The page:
by Christopher Bacas
When the real estate agent parked in front of the office it was dark; an August day dwindling to eighty-five humid degrees. Air conditioners whirred and dripped from upstairs windows. He got out and stood by the stairs, tie and shirt collar crisp and taut above his suit jacket. In waves of steamy funk, his rectitude and wardrobe contrasted our clammy sandals, shorts and sundress. We entered the railroad first floor of a row house. The entryway was dark, on the right, two bare work desks. Next off the hall, a dining room table with neatly tucked, high backed chairs. The manager, Michael, handled the lease. Our agent sat quietly.
We'd been at these tables before. Something always derailed the deal. Once, ready to sign, Beth mentioned I was a musician. That manager slid the lease out from under her hands. Then, he hustled her out of the building. Another management office, Orthodox-run, gave us keys and an address to visit. When we got there, the front door of the brownstone swung back. Inside,a battered staircase listed to the right. Up the stairs, smells of stewing meat, garlic and ammonia. Boleros blasted through a chipped door. The third floor unit was wide open. On the door, the marshal's eviction notice peeled under a graffiti tag. Inside the unit, moretags covered every wall. Garbage bags, smashed appliances and shards of glass spread the floors. In the bathroom, a dead bird swam with crack vials in a scarred tub. The toilet, a cornucopia of trash. I laughed at first. By the time I got to the car, anger dripped out of my pores.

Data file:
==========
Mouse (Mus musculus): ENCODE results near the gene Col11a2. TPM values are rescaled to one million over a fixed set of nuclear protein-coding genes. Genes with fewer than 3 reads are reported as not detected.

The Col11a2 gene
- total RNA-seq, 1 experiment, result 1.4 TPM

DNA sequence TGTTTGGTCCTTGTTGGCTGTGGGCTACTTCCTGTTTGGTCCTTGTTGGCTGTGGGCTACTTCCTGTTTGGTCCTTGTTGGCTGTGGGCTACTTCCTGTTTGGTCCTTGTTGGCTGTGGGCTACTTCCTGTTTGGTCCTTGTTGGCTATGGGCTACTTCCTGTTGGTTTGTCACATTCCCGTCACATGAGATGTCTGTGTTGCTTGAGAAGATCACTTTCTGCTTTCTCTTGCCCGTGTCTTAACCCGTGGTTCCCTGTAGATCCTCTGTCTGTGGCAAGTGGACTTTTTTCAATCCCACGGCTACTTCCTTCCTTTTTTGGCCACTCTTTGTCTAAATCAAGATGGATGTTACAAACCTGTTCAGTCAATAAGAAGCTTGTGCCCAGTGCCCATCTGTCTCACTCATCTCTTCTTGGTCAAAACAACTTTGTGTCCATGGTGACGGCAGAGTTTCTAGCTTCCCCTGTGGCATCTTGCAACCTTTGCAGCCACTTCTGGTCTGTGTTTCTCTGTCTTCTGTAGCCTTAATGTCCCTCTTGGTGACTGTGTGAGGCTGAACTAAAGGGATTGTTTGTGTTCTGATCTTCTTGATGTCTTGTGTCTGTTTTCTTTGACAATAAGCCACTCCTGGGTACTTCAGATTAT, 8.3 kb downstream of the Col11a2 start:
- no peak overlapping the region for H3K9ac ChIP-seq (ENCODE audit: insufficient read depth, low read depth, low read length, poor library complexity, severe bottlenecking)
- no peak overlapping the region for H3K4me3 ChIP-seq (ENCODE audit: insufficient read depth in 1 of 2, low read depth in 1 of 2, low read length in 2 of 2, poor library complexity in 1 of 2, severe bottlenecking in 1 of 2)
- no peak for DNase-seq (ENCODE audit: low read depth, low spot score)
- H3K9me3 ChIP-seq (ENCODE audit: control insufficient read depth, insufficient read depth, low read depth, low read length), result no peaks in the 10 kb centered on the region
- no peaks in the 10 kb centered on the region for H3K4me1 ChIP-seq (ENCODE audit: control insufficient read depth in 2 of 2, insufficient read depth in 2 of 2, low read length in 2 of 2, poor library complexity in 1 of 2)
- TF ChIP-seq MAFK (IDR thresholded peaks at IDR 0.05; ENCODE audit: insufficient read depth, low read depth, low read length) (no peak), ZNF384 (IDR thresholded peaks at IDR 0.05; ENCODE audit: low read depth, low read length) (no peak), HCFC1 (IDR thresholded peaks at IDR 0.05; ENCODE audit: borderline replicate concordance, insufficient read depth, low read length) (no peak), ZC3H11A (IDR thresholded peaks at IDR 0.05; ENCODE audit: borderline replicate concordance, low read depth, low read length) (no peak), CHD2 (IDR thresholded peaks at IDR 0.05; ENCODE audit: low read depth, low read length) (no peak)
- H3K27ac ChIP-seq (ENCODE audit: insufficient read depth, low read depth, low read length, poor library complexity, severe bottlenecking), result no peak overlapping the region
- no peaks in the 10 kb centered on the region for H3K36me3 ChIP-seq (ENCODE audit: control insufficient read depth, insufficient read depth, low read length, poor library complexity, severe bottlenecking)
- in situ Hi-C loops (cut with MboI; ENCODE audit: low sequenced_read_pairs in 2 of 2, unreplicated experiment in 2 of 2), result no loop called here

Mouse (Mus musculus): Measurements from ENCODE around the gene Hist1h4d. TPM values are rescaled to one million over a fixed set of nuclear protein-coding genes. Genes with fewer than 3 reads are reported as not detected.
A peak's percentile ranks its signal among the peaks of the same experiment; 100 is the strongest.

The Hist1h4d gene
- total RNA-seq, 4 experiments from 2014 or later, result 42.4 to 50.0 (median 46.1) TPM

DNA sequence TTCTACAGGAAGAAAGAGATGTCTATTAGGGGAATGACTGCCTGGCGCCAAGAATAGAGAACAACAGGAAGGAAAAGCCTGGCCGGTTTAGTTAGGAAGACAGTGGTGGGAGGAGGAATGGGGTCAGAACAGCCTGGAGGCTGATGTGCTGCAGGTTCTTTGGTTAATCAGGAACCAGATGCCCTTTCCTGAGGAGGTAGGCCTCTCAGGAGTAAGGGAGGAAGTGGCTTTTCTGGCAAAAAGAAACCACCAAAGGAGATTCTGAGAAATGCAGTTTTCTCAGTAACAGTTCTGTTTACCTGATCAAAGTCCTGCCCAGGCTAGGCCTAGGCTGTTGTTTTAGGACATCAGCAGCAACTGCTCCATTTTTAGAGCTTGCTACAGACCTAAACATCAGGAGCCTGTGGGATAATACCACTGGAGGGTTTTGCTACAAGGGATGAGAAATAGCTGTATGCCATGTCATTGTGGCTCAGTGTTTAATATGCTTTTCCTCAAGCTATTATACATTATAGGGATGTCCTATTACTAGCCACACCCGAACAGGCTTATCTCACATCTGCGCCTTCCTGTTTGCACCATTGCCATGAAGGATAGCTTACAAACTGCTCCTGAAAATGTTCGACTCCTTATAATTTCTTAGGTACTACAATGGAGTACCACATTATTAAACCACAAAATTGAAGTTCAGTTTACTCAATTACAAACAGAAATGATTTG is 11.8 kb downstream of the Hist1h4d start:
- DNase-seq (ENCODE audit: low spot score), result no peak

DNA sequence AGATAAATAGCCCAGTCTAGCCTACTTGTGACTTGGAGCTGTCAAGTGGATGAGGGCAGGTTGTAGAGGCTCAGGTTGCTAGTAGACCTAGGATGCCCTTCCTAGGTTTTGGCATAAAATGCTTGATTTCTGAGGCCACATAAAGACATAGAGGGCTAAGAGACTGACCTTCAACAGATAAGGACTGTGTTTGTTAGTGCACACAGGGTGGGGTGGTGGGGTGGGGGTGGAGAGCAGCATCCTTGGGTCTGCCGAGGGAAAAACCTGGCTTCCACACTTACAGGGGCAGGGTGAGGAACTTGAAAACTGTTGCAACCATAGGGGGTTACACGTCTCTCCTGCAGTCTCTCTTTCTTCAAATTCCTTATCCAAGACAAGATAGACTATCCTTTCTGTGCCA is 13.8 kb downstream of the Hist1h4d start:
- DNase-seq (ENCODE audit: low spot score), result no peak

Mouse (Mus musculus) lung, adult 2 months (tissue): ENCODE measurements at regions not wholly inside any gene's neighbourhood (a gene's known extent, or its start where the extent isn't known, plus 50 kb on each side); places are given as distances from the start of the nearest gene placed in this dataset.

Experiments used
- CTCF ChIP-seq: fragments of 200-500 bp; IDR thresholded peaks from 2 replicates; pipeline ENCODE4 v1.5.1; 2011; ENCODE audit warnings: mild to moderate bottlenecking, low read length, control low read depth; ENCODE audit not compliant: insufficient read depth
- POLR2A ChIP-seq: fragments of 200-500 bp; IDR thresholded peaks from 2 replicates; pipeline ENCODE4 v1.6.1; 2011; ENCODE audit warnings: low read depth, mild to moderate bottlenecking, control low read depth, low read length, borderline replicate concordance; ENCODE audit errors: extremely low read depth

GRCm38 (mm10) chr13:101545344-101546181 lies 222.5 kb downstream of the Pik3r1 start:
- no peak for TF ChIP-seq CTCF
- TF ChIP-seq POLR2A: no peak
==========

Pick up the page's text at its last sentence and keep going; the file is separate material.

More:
"It looks great!"I told the young Orthodox woman in the office.
She was blasé; never bothering to look up while pulling a clipboard with paperwork affixed.
"You need to fill out an application. We need three references, six months of pay stubs and twelve months of cancelled rent checks. There's a credit check,too. Forty dollars."
I spit out "Place is a DISASTER! Garbage and graffiti everywhere. Dead animals! The front door doesn't have a lock."